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Panicle rice mite in South

A tiny pest called the panicle rice mite has been found in the southern United States, including the LSU AgCenter's Rice Research Station at Crowley, La.

The mite, scientifically called Steneotarsonemus spinki, which requires magnification to be seen, has been detected in rice plants this summer at research facilities in Texas and Puerto Rico. Before 2007, it was found in a greenhouse in Ohio and has been a major problem in rice fields in Central America, South America, the Caribbean and Asia.

David Boethel, LSU AgCenter vice chancellor for research, said the LSU AgCenter is cooperating with the U.S. Department of Agriculture and Louisiana Department of Agriculture and Forestry to determine the extent of the infestation in Louisiana and what can be done to control it.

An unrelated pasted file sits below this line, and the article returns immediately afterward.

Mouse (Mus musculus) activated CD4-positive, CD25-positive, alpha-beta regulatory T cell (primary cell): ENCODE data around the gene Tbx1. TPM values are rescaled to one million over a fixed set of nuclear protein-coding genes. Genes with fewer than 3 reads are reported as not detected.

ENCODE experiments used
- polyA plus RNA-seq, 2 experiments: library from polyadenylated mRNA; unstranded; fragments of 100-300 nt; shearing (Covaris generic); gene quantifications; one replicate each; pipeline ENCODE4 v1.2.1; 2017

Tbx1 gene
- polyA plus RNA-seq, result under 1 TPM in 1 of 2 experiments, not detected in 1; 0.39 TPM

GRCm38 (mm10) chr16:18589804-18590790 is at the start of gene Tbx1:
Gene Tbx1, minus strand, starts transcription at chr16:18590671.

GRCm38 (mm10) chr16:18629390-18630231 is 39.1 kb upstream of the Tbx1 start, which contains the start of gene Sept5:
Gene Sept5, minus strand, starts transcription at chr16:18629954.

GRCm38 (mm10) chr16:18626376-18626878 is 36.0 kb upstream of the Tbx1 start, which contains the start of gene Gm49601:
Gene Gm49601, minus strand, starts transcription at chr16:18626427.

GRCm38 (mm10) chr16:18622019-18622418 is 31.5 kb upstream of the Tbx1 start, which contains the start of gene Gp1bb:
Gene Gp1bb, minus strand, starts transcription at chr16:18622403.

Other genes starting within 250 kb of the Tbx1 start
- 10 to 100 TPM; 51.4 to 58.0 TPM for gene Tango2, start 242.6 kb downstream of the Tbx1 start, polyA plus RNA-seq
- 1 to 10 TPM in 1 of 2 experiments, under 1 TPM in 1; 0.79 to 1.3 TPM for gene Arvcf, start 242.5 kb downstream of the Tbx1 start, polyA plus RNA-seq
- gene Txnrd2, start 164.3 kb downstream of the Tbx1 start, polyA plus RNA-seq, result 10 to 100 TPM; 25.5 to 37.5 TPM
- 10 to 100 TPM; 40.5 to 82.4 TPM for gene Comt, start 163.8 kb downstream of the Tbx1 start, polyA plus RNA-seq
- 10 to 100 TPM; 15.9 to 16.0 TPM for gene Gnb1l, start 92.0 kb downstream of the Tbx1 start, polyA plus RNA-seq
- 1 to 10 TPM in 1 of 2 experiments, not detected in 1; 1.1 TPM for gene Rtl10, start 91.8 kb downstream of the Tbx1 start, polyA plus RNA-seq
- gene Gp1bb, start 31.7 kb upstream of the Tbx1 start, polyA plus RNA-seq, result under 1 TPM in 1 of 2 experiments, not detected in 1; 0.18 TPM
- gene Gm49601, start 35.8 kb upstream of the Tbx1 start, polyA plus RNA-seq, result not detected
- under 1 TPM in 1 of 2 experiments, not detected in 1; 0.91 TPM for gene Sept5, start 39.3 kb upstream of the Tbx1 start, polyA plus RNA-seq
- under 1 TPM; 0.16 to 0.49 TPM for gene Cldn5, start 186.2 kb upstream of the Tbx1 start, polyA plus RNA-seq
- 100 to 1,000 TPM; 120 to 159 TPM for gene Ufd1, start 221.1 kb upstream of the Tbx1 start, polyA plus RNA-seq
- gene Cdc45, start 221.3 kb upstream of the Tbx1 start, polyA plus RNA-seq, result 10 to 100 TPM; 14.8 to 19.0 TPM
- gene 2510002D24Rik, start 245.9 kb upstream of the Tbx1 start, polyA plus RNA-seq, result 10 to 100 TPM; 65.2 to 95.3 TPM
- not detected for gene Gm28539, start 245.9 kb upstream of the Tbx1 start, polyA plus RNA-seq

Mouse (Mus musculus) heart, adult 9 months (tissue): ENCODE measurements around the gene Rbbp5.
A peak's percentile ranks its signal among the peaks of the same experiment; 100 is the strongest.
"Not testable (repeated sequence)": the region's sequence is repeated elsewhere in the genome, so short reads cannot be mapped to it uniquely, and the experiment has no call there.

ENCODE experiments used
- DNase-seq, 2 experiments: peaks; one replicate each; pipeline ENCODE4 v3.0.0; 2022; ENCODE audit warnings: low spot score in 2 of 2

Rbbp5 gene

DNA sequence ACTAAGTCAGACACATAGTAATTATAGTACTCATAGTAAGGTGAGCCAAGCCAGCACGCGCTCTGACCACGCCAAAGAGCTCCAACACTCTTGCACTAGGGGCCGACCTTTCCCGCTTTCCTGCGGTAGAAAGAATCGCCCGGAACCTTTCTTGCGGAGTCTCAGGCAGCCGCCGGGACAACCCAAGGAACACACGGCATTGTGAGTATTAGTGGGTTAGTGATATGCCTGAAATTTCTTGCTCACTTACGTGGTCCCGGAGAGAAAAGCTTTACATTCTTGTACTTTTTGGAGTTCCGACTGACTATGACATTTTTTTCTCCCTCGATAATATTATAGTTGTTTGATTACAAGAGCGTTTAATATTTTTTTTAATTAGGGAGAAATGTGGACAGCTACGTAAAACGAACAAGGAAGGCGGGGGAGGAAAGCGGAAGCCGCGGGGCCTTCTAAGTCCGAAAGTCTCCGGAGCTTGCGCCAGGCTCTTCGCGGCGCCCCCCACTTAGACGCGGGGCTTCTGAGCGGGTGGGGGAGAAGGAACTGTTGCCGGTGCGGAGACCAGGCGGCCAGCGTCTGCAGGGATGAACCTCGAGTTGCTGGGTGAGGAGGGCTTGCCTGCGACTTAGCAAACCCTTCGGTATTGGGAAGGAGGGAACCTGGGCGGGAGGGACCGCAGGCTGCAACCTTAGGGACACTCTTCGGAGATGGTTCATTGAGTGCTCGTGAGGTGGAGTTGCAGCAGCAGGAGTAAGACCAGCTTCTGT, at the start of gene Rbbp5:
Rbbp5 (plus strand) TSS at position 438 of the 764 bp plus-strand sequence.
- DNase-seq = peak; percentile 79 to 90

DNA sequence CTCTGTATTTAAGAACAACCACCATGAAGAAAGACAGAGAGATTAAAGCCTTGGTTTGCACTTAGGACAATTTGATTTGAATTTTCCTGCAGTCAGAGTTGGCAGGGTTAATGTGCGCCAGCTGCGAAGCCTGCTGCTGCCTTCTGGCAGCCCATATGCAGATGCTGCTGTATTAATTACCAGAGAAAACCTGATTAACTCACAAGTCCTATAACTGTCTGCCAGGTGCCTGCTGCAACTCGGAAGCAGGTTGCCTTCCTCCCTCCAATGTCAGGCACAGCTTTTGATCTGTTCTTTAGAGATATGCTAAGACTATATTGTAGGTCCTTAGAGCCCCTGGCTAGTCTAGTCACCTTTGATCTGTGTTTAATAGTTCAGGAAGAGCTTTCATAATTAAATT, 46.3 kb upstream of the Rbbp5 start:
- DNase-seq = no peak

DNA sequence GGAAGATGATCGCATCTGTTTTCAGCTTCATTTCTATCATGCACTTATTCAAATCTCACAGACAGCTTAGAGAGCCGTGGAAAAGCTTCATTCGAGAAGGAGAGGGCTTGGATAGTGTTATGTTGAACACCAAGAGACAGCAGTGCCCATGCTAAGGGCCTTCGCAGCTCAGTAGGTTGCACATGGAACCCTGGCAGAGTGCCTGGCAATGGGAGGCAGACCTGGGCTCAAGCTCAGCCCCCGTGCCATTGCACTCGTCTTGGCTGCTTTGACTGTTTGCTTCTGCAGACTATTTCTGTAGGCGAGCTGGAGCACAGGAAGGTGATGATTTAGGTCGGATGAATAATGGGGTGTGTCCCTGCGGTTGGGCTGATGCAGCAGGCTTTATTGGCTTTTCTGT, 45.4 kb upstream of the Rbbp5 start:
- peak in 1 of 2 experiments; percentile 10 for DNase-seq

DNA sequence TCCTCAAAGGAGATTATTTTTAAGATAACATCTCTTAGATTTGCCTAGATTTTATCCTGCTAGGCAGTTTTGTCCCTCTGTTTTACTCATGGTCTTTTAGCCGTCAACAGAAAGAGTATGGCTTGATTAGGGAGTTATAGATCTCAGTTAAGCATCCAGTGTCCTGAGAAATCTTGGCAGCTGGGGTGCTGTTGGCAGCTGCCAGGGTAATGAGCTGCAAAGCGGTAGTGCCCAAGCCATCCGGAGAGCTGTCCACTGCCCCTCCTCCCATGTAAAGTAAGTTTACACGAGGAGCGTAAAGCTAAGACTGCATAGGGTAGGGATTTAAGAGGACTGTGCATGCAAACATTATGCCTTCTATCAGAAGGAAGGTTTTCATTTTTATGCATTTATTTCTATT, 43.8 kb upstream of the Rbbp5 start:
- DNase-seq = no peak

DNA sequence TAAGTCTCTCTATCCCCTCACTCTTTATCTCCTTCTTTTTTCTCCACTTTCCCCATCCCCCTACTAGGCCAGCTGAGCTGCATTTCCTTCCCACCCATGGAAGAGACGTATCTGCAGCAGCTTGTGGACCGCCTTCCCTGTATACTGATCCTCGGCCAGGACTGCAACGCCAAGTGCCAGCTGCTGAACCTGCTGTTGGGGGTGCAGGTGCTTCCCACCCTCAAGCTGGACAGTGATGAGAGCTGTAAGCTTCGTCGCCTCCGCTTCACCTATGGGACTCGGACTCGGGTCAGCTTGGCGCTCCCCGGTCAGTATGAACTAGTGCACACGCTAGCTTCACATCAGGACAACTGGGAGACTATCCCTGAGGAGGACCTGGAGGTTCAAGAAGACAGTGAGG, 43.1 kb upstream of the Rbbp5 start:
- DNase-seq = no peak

“This pest has caused significant yield losses in Asia and Central America, so it is paramount that we address this potential problem,” Boethel said. “We don't have a lot of answers to many of the questions that naturally arise, but we hope to know more soon.”

Because it is smaller than a pinhead, the mite is difficult to detect. It feeds internally on rice leaf sheaths and developing grains.

Natalie Hummel, LSU AgCenter entomologist, said infested plants often also show symptoms of various diseases that afflict rice, such as bacterial panicle blight and sheath rot. In addition, feeding lesions resulting from mite feeding may resemble fungal infestations.

“We are planning meetings with county agents to show them how to identify affected plants so they can help farmers determine if they have the pest in their fields,” Hummel said. Suspect mites must be sent to the USDA's Animal and Plant Health Inspection Service for a positive identification.

The pest was found in three greenhouses and in nine fields at the Rice Research Station. Boethel said entomologists are researching various control methods and trying to find out how the mite's spread can be reduced or eliminated.

The AgCenter, USDA and LDAF are surveying area commercial rice fields for the pest.

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